“Additionally, with foreign-currency loans accounting for 40% of bank credit provision, renewed lira losses will add to already rising asset-quality pressure. Loans classified as non-performing and loans ‘under close monitoring’ currently stand at more than 12% of total loans and will keep rising through 2020, at least. Fresh punitive measures by the US, a loss of capital inflows, or a prolonged fall of the lira could trigger systemic banking dislocations.”
April 8 also saw a Turkish central bank announcement suggesting that the weighted average cost of funding (WACF) at its revived policy rates corridor would decline back to 24% from 25.5%.
On March 22, in response to lira depreciation prior to the March 31 local polls, the central bank scrapped one-week repo auctions in which it imposes its main policy rate of 24% to fund local lenders and pushed local lenders to the overnight borrowing window at 25.5%. Meanwhile, it imposed a 25.5% interest rate on lira at the USD/TRY swap window. As a result, WACF gradually rose to 25.5%. On April 8, the central bank revived its one-week repo auctions and it also announced that it cut the lira rates at the swap window to 24%.
“Reverting to the 'old' conditions, i.e. prior to 22 March when repo auctions were suspended, will help lower the WACF back to 24% from 25.5%, which is a form of monetary easing. USD/TRY reacted with two kneejerk moves up. The lira remains under pressure at the time of writing, trading at around 5.69. Risks arise from a Putin-Erdogan summit today [on April 8] and confusion around the vote recount in Istanbul and Ankara after last week's municipal elections,” Cristian Maggio of TD Securities said in a research note.
Meanwhile, an unnamed official at the Treasury and Finance Ministry told Bloomberg on April 7 that Finance Minister Berat Albayrak has delayed his awaited PowerPoint presentation on his economic reform plan to April 10 from the previously announced April 8.
“The finance minister is due to present an economic reform package next Monday, although his track record suggests that it will underwhelm. All told, we expect the lira to fall to 6.25/$ by end-2019, a drop of 10%. But it will be a bumpy ride and recent experience suggests that policymakers may react to sharp lira falls by tightening monetary conditions,” Jason Tuvey of Capital Economics said on April 5 in a research note entitled “Turkish lira not out of the woods”.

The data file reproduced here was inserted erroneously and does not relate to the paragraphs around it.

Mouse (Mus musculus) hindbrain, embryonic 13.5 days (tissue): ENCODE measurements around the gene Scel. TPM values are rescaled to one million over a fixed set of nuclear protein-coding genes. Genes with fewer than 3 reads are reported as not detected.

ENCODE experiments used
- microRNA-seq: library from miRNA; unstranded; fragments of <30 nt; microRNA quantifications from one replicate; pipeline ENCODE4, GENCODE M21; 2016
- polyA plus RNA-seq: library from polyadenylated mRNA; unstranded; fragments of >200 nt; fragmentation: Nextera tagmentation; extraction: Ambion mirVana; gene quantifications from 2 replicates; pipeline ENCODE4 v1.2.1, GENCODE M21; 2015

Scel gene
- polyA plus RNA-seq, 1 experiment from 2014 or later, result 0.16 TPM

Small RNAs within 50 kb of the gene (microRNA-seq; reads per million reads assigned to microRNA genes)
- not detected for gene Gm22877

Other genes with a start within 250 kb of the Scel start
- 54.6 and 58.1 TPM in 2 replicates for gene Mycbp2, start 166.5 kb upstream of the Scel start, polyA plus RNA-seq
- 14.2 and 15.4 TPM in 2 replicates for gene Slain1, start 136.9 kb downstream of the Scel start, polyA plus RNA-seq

As President Recep Tayyip Erdogan is showing signs of defiantly following his own agenda despite alarming fragilities besetting his country, the Turkish markets remain in a roller-coaster mood.
“SELL all longs, except perhaps the best lira hedge, [Koza Altin]. And with that, your correspondent vanished in a puff of smoke like a pile of lira,” Julian Rimmer of Investec said on April 8 in an emailed note to investors.
On April 1, Rimmer said in an emailed note to investors that he would be a buyer of Turkey for a trade if there were a 5-10% leg-down in the lira. On April 2, he had changed his mind as he offered short-term trade options in some Turkish equities.
On April 4, the European Bank for Reconstruction and Development (EBRD) pledged to help Turkey tackle its growing level of unpaid and problem loans in its banking sector and S&P Global analyst Frank Gill suggested during a webcast that Turkey’s credit rating was not presently at risk of a downgrade.
‘Feet of clay’ rally